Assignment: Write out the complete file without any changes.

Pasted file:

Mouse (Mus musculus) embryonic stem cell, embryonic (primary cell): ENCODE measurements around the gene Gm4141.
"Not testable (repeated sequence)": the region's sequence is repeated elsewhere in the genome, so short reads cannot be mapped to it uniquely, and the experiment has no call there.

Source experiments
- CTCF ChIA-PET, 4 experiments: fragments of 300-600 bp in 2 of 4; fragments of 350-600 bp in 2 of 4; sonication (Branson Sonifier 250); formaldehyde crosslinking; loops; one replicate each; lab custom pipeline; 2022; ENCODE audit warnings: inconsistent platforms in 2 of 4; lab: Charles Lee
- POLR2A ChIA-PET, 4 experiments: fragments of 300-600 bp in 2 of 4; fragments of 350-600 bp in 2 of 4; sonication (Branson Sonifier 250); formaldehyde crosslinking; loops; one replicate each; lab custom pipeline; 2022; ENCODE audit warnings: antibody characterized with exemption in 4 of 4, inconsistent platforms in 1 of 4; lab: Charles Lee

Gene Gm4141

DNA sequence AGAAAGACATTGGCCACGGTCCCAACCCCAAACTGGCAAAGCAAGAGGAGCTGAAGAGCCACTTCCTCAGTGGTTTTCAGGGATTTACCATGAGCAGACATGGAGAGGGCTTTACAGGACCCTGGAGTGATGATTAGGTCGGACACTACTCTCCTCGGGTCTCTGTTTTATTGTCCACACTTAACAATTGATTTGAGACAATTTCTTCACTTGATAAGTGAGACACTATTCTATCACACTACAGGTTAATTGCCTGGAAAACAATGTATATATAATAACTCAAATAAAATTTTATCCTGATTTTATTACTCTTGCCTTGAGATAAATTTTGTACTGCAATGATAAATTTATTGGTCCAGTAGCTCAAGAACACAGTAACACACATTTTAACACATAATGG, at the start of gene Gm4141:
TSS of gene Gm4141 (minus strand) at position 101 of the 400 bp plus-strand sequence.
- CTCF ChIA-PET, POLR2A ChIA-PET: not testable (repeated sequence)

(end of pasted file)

Mouse (Mus musculus) embryonic stem cell, embryonic (primary cell): ENCODE measurements around the gene Gm4141.
"Not testable (repeated sequence)": the region's sequence is repeated elsewhere in the genome, so short reads cannot be mapped to it uniquely, and the experiment has no call there.

Source experiments
- CTCF ChIA-PET, 4 experiments: fragments of 300-600 bp in 2 of 4; fragments of 350-600 bp in 2 of 4; sonication (Branson Sonifier 250); formaldehyde crosslinking; loops; one replicate each; lab custom pipeline; 2022; ENCODE audit warnings: inconsistent platforms in 2 of 4; lab: Charles Lee
- POLR2A ChIA-PET, 4 experiments: fragments of 300-600 bp in 2 of 4; fragments of 350-600 bp in 2 of 4; sonication (Branson Sonifier 250); formaldehyde crosslinking; loops; one replicate each; lab custom pipeline; 2022; ENCODE audit warnings: antibody characterized with exemption in 4 of 4, inconsistent platforms in 1 of 4; lab: Charles Lee

Gene Gm4141

DNA sequence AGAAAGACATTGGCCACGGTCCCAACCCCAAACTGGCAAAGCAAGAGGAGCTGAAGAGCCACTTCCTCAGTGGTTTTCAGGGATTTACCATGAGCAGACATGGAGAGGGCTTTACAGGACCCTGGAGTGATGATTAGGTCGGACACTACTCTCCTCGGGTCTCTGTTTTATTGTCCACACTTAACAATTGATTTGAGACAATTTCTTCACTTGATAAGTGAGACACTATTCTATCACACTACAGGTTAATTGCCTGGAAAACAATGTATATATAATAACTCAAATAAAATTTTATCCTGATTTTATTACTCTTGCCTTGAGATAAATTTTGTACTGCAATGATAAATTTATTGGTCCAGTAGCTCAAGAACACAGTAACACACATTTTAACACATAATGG, at the start of gene Gm4141:
TSS of gene Gm4141 (minus strand) at position 101 of the 400 bp plus-strand sequence.
- CTCF ChIA-PET, POLR2A ChIA-PET: not testable (repeated sequence)